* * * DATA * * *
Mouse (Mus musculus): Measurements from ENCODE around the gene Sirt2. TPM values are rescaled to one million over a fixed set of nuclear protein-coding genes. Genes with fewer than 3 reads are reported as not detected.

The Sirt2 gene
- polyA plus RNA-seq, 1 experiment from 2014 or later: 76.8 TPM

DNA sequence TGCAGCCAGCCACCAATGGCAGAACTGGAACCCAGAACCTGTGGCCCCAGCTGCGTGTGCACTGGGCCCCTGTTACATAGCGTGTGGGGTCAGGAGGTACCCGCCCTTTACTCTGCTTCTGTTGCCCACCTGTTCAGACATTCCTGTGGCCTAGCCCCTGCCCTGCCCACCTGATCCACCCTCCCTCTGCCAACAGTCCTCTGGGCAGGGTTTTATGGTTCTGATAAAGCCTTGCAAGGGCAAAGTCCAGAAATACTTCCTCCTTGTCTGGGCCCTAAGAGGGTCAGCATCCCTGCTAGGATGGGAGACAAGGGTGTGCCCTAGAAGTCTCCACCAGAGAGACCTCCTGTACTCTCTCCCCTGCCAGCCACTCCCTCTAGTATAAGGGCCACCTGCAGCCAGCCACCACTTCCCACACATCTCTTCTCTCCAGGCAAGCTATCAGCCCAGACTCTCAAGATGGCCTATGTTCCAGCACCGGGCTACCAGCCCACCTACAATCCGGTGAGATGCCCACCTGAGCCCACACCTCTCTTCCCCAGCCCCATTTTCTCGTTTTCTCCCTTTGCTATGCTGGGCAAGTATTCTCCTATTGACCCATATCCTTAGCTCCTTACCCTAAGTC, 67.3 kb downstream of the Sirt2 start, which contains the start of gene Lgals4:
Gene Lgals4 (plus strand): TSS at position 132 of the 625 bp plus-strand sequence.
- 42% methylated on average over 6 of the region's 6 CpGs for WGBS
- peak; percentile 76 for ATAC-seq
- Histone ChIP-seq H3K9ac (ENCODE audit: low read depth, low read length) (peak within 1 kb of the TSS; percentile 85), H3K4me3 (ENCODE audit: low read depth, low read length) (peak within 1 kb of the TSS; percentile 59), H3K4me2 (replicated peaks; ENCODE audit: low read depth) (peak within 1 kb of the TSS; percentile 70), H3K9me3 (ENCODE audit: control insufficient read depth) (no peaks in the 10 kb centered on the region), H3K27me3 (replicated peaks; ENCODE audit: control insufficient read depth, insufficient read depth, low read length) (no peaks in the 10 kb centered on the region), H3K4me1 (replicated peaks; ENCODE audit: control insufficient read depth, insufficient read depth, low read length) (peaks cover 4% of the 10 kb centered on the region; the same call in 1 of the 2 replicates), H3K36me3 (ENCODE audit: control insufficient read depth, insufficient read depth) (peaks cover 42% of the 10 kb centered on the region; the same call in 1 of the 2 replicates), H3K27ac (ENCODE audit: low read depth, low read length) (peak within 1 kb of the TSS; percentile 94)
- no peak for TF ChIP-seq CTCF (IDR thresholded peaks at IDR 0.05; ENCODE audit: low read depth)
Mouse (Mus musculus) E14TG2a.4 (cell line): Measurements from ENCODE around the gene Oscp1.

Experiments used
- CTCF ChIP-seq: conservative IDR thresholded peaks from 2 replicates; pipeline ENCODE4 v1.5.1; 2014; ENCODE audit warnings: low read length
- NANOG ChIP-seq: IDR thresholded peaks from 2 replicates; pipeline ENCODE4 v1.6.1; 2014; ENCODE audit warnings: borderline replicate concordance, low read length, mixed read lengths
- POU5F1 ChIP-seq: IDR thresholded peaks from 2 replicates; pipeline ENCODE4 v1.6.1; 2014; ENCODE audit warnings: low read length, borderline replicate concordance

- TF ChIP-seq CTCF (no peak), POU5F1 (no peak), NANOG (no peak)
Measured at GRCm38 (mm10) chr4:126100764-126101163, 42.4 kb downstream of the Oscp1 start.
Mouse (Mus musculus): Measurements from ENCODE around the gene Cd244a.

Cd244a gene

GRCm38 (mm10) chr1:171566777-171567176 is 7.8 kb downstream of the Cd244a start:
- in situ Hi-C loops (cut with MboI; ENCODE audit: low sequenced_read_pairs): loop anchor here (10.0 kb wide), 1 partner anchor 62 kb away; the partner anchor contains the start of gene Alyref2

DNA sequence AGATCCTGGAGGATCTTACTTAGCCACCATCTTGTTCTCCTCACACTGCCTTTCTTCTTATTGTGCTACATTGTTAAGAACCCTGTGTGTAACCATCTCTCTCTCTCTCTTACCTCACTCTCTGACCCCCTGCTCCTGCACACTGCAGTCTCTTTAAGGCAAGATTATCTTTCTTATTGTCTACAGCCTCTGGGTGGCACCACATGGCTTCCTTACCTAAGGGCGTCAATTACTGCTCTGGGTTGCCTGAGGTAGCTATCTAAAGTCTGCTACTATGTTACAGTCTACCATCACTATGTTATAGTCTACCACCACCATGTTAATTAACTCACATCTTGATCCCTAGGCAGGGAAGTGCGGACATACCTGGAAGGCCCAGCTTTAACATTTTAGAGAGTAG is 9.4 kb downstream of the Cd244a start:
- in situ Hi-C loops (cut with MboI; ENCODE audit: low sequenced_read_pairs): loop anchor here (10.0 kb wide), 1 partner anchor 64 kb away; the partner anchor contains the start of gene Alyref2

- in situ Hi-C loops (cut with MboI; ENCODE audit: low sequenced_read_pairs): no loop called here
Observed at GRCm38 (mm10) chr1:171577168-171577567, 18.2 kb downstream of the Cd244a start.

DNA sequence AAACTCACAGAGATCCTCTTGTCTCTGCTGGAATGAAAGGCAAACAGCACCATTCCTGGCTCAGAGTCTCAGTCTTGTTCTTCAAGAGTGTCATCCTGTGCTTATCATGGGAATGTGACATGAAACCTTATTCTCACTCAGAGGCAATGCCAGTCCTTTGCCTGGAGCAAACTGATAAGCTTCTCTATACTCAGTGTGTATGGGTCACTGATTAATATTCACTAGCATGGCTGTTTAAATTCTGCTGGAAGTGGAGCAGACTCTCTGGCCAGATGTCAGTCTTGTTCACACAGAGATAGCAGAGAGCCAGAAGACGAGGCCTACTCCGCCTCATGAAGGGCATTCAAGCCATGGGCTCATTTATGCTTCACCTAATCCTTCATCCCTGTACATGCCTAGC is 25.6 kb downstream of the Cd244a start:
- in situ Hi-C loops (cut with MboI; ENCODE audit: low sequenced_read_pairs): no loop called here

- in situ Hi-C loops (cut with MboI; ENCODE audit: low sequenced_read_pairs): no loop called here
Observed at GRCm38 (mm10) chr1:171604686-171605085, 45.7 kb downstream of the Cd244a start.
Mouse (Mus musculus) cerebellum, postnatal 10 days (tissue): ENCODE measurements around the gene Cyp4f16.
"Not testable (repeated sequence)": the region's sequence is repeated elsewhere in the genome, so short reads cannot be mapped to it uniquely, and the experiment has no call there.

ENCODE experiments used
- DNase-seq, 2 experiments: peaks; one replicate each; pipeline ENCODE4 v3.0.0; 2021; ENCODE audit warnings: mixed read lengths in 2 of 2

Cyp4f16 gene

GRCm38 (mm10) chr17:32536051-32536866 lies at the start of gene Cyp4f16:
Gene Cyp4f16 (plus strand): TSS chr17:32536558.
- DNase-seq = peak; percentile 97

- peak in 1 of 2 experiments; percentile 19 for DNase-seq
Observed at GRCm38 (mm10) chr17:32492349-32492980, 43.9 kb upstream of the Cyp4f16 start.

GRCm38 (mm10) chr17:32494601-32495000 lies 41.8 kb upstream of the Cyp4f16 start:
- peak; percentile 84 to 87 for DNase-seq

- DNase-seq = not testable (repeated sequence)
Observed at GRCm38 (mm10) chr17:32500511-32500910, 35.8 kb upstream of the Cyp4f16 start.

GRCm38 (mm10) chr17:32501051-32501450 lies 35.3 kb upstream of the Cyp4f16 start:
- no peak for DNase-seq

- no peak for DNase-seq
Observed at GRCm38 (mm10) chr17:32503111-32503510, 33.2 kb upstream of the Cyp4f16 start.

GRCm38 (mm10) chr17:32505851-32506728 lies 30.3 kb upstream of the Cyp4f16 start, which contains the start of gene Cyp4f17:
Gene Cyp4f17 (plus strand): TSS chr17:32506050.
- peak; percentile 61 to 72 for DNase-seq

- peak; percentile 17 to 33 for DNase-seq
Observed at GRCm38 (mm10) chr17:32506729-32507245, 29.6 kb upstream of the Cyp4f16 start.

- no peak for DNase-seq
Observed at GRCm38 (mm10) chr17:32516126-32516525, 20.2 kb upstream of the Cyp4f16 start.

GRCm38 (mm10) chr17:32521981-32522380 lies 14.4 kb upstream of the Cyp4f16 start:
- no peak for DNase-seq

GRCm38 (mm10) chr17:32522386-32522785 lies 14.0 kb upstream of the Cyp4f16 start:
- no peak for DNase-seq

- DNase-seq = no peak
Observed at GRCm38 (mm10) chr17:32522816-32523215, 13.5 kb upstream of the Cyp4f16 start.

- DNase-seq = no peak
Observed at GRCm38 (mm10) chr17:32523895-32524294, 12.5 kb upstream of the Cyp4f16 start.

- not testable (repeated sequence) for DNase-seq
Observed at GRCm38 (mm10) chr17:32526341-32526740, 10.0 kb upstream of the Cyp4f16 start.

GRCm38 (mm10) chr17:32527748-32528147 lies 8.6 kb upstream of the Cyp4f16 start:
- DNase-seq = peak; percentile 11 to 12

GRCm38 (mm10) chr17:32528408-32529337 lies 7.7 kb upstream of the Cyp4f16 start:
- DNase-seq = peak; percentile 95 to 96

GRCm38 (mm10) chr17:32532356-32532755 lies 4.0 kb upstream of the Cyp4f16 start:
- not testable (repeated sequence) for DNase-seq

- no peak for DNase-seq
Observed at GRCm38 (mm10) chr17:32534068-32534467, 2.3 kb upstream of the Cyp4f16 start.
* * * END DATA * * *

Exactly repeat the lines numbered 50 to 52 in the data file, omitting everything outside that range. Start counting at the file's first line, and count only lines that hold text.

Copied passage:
- peak; percentile 17 to 33 for DNase-seq
Observed at GRCm38 (mm10) chr17:32506729-32507245, 29.6 kb upstream of the Cyp4f16 start.

- no peak for DNase-seq